Show Posts
Pages: 1 2 3 [4] 5 6 ... 29
46  Main Forum / General Discussion / Re: Introduce Yourself! on: January 28, 2016, 06:48:07 am
Welcome, Dave and Lenore!  We also took a 5 hr drive to look at a well-used 2551 before buying our 2552.  Nothing beats seeing one in person.  Congrats on your purchase!

  - Mike
47  Main Forum / Adventure Anywhere / Re: Surfing the States on: January 24, 2016, 07:55:47 am

Hope you are able to shovel out soon and get back on the road!  Here is my contribution to the thread....more as I wake up a bit and remember other places and resources.

A guide to unique, offbeat, quirky attractions around the country:

Another guide to the unusual things we never knew were out there:

RV Blogs are great resources for where to go and what to do/see.  Here is one of my favorites (these folks are pretty tech-savvy and full timers):

Travelers reviews of thousands of cities, towns, areas of interest and what they offer:

Good resource for scenic roads with maps and descriptions:

Great resource for the State of Oregon including weather, traffic, events, and such:

Short drive-through video clips of campgrounds and RV parks (they continuously add more, but definitely don't have most yet):

As for some specific pin-it locations we've enjoyed:

Oregon: Bend - Overall great town. Awesome 'beer trail' of microbreweries.  Great restaurants and shopping, amazing natural beauty and sights (drives, trails, museums), interesting micro-distillery (Cascade Alchemy)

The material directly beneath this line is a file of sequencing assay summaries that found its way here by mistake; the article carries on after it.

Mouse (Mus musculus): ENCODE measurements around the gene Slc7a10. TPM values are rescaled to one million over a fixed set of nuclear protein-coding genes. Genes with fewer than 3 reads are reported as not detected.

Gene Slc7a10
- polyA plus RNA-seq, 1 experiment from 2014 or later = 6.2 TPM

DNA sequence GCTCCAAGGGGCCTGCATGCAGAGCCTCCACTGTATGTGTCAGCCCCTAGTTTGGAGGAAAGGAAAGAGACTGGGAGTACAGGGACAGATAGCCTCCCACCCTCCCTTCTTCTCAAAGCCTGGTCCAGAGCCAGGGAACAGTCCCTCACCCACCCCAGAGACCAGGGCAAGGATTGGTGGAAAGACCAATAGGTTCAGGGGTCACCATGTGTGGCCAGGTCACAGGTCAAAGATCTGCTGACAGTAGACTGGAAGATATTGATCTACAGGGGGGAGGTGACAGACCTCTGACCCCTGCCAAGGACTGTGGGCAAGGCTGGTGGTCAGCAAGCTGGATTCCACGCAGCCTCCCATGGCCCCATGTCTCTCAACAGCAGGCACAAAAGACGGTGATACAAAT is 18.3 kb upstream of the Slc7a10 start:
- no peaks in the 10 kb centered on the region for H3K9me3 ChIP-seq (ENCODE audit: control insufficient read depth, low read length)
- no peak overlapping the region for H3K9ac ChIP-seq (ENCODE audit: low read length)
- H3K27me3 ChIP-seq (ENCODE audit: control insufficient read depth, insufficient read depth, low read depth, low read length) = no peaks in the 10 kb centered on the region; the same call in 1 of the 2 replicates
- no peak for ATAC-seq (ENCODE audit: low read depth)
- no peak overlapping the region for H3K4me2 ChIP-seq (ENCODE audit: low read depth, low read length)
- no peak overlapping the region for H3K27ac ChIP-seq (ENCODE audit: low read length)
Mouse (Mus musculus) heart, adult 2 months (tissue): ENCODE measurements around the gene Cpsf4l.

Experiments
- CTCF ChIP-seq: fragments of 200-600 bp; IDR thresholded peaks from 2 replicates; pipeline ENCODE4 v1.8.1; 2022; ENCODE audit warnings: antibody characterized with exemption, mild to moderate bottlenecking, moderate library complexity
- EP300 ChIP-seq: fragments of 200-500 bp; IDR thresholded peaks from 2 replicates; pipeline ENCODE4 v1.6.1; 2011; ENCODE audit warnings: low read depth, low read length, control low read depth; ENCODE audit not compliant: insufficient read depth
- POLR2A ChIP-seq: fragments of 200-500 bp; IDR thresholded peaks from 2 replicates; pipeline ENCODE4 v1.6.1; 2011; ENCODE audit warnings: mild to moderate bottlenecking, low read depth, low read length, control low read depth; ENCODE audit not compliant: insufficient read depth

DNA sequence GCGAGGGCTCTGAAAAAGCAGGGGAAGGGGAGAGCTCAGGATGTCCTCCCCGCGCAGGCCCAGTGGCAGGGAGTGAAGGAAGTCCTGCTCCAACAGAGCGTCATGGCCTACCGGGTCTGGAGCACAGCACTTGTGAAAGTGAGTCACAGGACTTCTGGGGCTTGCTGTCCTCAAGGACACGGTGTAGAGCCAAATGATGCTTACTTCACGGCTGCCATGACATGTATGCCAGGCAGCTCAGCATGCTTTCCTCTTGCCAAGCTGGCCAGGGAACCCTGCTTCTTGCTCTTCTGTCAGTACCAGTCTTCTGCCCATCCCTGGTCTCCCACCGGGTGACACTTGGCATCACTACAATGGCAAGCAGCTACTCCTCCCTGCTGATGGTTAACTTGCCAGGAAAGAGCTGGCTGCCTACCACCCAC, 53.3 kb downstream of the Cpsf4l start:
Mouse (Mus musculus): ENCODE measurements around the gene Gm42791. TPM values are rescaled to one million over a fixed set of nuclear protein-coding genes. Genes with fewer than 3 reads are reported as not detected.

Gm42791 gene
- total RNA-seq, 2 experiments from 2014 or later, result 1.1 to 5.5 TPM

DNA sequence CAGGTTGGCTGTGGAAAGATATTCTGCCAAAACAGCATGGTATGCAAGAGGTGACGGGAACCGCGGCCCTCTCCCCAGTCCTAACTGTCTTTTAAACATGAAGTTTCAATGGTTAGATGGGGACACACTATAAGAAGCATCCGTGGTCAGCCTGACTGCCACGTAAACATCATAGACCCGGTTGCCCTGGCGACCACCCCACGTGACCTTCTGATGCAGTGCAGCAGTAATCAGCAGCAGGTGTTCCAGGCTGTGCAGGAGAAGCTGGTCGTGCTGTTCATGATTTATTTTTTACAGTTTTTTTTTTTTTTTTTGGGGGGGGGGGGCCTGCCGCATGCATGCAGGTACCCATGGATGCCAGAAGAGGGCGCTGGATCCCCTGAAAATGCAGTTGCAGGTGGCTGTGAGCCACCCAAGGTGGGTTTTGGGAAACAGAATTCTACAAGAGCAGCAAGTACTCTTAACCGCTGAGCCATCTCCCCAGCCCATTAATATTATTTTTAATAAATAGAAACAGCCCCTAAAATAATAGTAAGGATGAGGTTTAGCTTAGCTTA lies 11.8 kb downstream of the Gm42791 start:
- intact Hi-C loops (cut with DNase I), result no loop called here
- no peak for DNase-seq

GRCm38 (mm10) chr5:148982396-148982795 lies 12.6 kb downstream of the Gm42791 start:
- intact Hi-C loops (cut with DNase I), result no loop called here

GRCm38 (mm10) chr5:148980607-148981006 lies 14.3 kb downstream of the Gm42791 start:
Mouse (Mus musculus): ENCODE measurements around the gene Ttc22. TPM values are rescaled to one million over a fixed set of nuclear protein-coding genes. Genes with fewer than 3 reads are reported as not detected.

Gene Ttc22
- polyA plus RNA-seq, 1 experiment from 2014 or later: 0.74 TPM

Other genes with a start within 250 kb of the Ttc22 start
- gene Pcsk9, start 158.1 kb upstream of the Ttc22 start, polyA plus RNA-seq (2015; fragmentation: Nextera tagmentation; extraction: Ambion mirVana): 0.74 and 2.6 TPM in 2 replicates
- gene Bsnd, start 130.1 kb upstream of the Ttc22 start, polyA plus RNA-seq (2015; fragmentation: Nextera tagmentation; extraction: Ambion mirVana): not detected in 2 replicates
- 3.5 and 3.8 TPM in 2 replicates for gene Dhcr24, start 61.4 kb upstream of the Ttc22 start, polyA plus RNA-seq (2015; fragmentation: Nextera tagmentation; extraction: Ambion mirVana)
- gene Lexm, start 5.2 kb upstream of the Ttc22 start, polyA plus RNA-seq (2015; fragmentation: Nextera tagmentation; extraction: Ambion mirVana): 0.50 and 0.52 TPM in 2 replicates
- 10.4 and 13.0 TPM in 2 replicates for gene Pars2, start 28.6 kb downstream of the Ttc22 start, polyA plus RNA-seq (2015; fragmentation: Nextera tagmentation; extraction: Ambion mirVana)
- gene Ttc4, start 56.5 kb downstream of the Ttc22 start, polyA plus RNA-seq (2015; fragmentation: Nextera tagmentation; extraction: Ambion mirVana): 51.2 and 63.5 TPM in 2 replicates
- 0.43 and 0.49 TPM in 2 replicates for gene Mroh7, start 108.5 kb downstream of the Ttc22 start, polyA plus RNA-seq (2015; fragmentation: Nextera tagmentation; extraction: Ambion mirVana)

Vermont: The whole Woodstock/Quechee area - Quintessential New England with many things to see and do.

South Carolina: Isle of Palms - Beautiful beaches, great bars, restaurants, live music, close to Charleston.

California: Napa Valley/San Francisco - Stay at Napa Expo RV Park (higher end) or Skyline Wilderness Park (rustic, but has hookups) and explore Napa Valley, Sonoma Valley and Calistoga.  Short drive to Vallejo to catch the 1-hr scenic ferry ride to Fisherman's Wharf area in San Francisco (great public transit from there)

    - Mike
48  Main Forum / General Discussion / Re: Safe Motorist Course on: January 09, 2016, 09:31:02 am
National General Insurance (through Good Sam) offers 5% discount for "older driver safety program" completion as well, last I checked.

    - Mike
49  Main Forum / General Discussion / Mattress alternatives on: January 06, 2016, 09:19:24 am
I have no experience with this company and we aren't looking to replace our mattresses, but I ran across this and it looked interesting.  The company custom makes just about any size of Tempurpedic mattress for RV's, boats, planes, etc....